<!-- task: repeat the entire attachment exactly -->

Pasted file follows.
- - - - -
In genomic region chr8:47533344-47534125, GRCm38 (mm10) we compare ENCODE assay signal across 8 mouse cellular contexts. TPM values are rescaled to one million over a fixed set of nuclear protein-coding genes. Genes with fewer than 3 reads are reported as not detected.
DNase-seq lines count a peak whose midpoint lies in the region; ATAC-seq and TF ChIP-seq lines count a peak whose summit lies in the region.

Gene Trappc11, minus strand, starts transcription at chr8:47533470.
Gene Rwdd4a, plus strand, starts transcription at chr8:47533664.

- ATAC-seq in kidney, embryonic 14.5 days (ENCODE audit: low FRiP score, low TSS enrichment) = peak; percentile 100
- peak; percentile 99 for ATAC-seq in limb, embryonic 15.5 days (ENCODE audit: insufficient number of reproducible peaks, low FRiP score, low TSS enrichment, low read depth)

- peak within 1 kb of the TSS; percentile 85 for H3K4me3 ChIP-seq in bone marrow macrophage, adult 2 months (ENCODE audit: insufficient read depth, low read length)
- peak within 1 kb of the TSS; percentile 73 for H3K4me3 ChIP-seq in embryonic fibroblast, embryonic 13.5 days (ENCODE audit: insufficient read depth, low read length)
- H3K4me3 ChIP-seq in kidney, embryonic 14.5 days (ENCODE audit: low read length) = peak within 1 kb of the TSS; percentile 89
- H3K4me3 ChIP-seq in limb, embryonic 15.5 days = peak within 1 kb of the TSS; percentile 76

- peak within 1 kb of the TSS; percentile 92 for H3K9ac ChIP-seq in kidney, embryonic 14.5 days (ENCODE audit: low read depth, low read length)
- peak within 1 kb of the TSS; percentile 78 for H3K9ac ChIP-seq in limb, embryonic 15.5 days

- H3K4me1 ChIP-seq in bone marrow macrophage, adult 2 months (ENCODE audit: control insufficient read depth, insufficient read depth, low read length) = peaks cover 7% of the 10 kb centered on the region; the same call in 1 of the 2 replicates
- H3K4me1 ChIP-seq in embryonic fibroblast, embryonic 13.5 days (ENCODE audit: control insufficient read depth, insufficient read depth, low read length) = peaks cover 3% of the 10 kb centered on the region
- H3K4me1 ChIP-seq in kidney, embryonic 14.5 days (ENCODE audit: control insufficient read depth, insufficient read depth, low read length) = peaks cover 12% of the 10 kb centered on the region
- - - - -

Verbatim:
In genomic region chr8:47533344-47534125, GRCm38 (mm10) we compare ENCODE assay signal across 8 mouse cellular contexts. TPM values are rescaled to one million over a fixed set of nuclear protein-coding genes. Genes with fewer than 3 reads are reported as not detected.
DNase-seq lines count a peak whose midpoint lies in the region; ATAC-seq and TF ChIP-seq lines count a peak whose summit lies in the region.

Gene Trappc11, minus strand, starts transcription at chr8:47533470.
Gene Rwdd4a, plus strand, starts transcription at chr8:47533664.

- ATAC-seq in kidney, embryonic 14.5 days (ENCODE audit: low FRiP score, low TSS enrichment) = peak; percentile 100
- peak; percentile 99 for ATAC-seq in limb, embryonic 15.5 days (ENCODE audit: insufficient number of reproducible peaks, low FRiP score, low TSS enrichment, low read depth)

- peak within 1 kb of the TSS; percentile 85 for H3K4me3 ChIP-seq in bone marrow macrophage, adult 2 months (ENCODE audit: insufficient read depth, low read length)
- peak within 1 kb of the TSS; percentile 73 for H3K4me3 ChIP-seq in embryonic fibroblast, embryonic 13.5 days (ENCODE audit: insufficient read depth, low read length)
- H3K4me3 ChIP-seq in kidney, embryonic 14.5 days (ENCODE audit: low read length) = peak within 1 kb of the TSS; percentile 89
- H3K4me3 ChIP-seq in limb, embryonic 15.5 days = peak within 1 kb of the TSS; percentile 76

- peak within 1 kb of the TSS; percentile 92 for H3K9ac ChIP-seq in kidney, embryonic 14.5 days (ENCODE audit: low read depth, low read length)
- peak within 1 kb of the TSS; percentile 78 for H3K9ac ChIP-seq in limb, embryonic 15.5 days

- H3K4me1 ChIP-seq in bone marrow macrophage, adult 2 months (ENCODE audit: control insufficient read depth, insufficient read depth, low read length) = peaks cover 7% of the 10 kb centered on the region; the same call in 1 of the 2 replicates
- H3K4me1 ChIP-seq in embryonic fibroblast, embryonic 13.5 days (ENCODE audit: control insufficient read depth, insufficient read depth, low read length) = peaks cover 3% of the 10 kb centered on the region
- H3K4me1 ChIP-seq in kidney, embryonic 14.5 days (ENCODE audit: control insufficient read depth, insufficient read depth, low read length) = peaks cover 12% of the 10 kb centered on the region